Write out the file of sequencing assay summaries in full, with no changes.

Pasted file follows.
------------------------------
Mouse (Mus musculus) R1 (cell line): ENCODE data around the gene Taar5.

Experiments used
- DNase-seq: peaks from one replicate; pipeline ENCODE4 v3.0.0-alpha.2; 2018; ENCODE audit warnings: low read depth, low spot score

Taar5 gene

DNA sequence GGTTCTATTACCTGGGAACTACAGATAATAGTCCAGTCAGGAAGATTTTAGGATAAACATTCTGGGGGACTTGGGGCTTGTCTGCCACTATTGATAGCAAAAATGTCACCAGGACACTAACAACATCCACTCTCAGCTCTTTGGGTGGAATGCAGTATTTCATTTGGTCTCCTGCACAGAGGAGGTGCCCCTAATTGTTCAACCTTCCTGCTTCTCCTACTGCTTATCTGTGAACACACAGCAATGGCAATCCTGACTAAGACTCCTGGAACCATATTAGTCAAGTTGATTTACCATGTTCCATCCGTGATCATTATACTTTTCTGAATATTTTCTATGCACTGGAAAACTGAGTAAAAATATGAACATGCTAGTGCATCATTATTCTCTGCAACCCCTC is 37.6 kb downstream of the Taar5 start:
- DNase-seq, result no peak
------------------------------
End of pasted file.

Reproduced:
Mouse (Mus musculus) R1 (cell line): ENCODE data around the gene Taar5.

Experiments used
- DNase-seq: peaks from one replicate; pipeline ENCODE4 v3.0.0-alpha.2; 2018; ENCODE audit warnings: low read depth, low spot score

Taar5 gene

DNA sequence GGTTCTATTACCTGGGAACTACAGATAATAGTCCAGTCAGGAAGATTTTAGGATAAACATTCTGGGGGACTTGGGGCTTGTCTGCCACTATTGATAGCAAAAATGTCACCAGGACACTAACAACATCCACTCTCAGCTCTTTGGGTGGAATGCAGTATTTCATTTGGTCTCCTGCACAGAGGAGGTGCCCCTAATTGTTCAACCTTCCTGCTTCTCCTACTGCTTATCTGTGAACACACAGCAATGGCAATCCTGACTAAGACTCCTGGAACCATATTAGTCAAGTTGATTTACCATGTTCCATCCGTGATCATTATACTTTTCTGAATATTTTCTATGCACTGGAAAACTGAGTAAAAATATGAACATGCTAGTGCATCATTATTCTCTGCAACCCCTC is 37.6 kb downstream of the Taar5 start:
- DNase-seq, result no peak